0:44:29.4 MB: How’d you get there and what is this licensing deal?

0:44:32.0 TB: So one theme that you’ll always hear from me is about relationships. The year before I had joined Women in Toys. All right. And I’d serve on their executive DEI board, I do all those things. I talked to them about what it means to be Black, all the fun things, but… And so, but I made a really great relationship there and she was leading consumer products for Nickelodeon.

0:44:56.3 MB: Wow.

0:44:57.4 TB: And so she’d asked me the year before about, let’s work together. I really wanna work together. I had no money and I had no idea how to make a product.

0:45:05.6 MB: Common theme, but shit happens. No money, but shit happens.

0:45:09.0 TB: Exactly, but shit happens. So, I said, this isn’t a good time. I think sometimes you have to know when to say…

0:45:14.3 MB: Absolutely.

0:45:14.3 TB: Not no, but not right now.

0:45:14.6 MB: That’s key. That’s right.

0:45:15.4 TB: And so I passed on it and then so she came back to us again, this time last year actually. And she was like how… I really wanna… I want you to work on our Blaze property. So, Blaze is their hottest preschool property.

0:45:28.8 MB: Wow.

0:45:29.6 TB: It’s all about Monster Trucks, but it’s also all about STEAM. They’re like, we think you’re the best at doing that for us. So, they do a lot of collaborations with toy companies and so, for example Melissa & Doug, they do collaboration with Blue’s Clues. So when you go on a Target and you see their stuff, it’s like very clearly Melissa & Doug ’cause they do wooden toys, and then it’s very clearly Blue’s Clues.

0:45:52.0 MB: Blue’s Clues. Yeah.

0:45:52.8 TB: So for us, it’s like, well, what’s gonna be our very clearly Brown toy box? ‘Cause all we had were a few STEAM kits in Target at this… Well, and we didn’t have that at that point.

0:45:58.7 MB: Wow.

0:46:00.2 TB: And so we’re gonna do STEAM kits for them around their Blaze property.

0:46:04.4 MB: Wow.

0:46:05.8 TB: So just like ours, will have a book in there with the activities. And then they’ll have some hands-on play that are all based on learning. So, we’ll be talking about velocity, we’ll be talking about torque and all those different things. And in our books, in our STEAM kits, we always have two Black trailblazers in that. So, of course one of each of going to be… That we put in there are gonna be Black.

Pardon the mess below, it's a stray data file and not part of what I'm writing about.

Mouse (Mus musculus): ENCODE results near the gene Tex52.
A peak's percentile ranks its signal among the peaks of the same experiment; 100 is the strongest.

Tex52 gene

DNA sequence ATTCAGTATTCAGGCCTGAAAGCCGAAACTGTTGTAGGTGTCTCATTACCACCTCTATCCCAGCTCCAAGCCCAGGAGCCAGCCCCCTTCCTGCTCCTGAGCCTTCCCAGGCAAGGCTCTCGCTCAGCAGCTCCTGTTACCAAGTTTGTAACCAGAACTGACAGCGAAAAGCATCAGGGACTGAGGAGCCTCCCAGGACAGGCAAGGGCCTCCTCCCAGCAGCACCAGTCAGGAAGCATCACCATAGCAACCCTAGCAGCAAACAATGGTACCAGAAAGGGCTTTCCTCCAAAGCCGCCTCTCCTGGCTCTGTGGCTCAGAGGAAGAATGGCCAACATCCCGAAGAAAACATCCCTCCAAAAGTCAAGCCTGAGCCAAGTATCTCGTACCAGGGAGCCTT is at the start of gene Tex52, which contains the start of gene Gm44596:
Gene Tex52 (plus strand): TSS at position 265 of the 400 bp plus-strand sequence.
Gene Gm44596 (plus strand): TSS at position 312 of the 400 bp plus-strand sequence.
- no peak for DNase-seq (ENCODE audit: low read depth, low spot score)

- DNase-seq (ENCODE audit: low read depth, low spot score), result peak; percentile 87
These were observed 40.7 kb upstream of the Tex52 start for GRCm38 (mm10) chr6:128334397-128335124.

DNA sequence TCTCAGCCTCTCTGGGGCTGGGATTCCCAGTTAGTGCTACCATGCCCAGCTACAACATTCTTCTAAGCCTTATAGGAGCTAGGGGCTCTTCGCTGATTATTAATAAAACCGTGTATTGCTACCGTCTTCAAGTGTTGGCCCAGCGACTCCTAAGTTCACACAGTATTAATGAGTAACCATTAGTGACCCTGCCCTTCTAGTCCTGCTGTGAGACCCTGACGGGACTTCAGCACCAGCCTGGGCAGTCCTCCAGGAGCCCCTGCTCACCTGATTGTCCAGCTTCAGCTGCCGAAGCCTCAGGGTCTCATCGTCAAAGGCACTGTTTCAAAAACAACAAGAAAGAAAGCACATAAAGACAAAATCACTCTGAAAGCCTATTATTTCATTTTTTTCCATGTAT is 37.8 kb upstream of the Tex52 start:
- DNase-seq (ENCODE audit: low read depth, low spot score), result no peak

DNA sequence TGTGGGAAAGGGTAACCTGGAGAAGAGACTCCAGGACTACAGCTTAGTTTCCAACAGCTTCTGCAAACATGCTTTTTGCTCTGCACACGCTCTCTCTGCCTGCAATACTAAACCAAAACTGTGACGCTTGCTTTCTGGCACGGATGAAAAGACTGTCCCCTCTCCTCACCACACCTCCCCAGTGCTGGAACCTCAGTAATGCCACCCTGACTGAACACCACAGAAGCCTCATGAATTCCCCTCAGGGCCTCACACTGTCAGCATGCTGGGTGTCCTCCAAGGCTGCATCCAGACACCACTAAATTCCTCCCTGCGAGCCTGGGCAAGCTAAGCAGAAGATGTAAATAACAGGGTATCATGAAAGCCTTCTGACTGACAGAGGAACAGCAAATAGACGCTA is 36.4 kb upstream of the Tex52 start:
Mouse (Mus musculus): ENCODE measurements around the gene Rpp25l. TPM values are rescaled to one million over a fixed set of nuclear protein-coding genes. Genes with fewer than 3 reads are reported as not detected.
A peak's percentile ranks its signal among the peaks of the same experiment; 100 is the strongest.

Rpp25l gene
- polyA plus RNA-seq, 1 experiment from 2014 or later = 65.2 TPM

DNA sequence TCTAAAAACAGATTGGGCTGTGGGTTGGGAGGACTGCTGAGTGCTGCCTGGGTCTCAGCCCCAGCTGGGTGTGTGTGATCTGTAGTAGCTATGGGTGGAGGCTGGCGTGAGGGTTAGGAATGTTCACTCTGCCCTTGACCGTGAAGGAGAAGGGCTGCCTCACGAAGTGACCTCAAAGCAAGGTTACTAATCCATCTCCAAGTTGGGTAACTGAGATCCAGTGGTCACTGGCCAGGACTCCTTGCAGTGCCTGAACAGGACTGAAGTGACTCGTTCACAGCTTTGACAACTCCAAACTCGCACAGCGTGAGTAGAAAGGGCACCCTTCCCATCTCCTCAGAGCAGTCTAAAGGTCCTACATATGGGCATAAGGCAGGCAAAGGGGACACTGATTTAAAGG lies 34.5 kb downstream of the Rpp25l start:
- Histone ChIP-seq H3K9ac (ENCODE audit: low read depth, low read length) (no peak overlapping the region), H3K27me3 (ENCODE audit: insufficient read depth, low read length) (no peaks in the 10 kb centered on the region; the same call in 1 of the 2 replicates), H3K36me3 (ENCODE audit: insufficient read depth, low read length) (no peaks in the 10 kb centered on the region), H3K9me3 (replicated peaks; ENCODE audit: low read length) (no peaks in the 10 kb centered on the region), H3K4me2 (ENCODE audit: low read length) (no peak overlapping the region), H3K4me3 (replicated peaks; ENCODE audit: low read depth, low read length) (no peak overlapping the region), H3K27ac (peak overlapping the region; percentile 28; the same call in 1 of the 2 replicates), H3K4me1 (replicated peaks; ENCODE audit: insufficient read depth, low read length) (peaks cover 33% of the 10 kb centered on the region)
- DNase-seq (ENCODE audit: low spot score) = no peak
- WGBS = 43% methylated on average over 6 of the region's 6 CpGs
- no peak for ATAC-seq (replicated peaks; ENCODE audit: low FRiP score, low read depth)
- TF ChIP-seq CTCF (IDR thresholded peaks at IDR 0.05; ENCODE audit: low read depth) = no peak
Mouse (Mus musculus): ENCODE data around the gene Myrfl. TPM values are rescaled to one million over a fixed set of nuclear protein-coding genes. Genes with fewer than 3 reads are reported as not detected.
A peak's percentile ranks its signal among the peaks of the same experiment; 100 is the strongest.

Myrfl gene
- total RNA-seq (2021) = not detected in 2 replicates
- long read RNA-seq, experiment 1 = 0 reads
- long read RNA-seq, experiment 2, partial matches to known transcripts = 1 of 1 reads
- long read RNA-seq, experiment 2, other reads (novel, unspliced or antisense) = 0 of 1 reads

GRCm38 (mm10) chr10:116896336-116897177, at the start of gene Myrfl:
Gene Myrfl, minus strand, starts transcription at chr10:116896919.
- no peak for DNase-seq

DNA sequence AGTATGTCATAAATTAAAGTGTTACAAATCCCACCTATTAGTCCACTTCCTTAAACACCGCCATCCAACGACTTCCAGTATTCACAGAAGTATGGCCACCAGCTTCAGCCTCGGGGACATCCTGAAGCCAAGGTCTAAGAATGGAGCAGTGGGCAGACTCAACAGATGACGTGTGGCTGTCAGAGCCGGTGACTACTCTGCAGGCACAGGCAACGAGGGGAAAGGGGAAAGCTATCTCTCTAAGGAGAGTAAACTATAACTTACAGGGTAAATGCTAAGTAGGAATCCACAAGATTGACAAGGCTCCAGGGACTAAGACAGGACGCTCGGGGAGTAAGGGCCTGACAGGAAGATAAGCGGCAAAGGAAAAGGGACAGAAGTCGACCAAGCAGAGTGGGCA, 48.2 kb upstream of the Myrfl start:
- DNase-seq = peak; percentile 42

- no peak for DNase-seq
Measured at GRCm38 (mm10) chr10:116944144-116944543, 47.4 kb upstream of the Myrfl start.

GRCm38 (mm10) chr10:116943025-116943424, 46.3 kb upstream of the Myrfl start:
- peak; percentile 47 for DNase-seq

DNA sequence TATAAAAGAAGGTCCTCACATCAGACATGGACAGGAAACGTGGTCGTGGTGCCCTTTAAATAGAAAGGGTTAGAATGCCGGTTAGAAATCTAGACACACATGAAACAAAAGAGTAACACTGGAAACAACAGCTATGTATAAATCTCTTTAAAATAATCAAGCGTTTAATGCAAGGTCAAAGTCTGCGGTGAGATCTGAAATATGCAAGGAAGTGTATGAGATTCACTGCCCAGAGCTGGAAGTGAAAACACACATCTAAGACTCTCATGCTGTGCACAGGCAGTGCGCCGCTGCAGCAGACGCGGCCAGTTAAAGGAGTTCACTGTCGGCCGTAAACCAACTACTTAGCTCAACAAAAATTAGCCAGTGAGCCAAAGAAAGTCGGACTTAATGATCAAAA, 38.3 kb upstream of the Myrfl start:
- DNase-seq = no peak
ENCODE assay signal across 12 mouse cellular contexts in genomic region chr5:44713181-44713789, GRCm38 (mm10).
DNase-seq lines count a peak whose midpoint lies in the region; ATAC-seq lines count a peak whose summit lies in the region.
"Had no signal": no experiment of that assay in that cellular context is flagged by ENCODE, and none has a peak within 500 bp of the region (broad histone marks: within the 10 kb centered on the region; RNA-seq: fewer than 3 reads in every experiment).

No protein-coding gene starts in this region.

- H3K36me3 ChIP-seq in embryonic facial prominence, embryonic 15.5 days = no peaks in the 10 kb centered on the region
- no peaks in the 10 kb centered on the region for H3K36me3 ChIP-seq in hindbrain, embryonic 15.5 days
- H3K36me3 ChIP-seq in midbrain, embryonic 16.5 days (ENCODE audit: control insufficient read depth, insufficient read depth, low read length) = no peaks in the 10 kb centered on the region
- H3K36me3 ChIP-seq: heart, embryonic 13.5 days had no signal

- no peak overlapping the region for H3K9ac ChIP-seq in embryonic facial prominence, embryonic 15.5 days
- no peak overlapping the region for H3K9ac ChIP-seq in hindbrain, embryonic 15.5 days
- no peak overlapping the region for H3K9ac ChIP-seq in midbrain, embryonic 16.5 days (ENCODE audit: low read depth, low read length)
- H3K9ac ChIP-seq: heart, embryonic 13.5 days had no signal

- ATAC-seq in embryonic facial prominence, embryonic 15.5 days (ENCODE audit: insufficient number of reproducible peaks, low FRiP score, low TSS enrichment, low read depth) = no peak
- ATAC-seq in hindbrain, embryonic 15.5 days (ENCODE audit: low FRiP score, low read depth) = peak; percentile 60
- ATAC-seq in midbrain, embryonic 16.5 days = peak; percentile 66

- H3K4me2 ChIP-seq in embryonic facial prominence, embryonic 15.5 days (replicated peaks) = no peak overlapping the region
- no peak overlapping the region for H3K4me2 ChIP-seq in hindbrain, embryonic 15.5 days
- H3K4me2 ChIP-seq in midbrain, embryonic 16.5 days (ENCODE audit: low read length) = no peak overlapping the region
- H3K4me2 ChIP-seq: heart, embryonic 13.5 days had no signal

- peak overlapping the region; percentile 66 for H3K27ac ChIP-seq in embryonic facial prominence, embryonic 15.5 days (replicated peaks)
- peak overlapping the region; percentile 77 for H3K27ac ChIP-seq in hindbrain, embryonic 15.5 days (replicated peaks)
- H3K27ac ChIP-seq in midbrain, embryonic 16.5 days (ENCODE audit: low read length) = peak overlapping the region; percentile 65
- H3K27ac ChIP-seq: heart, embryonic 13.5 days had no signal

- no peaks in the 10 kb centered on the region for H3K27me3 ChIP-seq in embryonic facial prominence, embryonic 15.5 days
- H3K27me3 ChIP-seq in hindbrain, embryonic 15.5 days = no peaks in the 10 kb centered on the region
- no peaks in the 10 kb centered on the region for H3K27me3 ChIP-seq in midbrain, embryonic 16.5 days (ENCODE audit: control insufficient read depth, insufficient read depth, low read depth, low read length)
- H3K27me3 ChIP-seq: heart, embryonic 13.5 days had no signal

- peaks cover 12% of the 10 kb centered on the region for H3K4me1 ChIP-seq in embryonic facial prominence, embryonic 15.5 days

0:46:26.8 MB: I love that.

0:46:27.6 TB: I don’t know if they’ll approve that yet, but…

0:46:28.5 MB: Putting it out there.

0:46:30.0 TB: We’re putting it out there. Why would they not?

0:46:30.8 MB: Right. Right.

0:46:31.9 TB: And so we were able to secure licensing with Nickelodeon to do their Blaze property. And it’s such a big compliment, right? Because one, we’ve never done a licensing deal before. And so we are learning on the fly. They’ve made some really… They’ve got some supplier diversity goals that they’ve gotta hit. And that they’re really committed to.

0:46:50.9 MB: That’s good.

0:46:52.7 TB: And I appreciate that them helping us along like, ’cause they know this is our first one, so they’ve been helping us along, but that they put their biggest preschool property in our hands.

0:47:00.6 MB: I love that.

0:47:01.6 TB: And so that’s super super cool. And so we’re gonna knock it out the park.

0:47:05.7 MB: I love… Kudos. That’s big time. Big time.

0:47:08.3 TB: Thank you. We’ve got that going on. We’ve got the new college builds product line coming out, which is going to be amazing. And so we’ve just got so much amazing things happening for us, and it’s just making sure that we meet the moment. And that I don’t say yes to everything, but the things I say yes to, I wanna do it really, really well.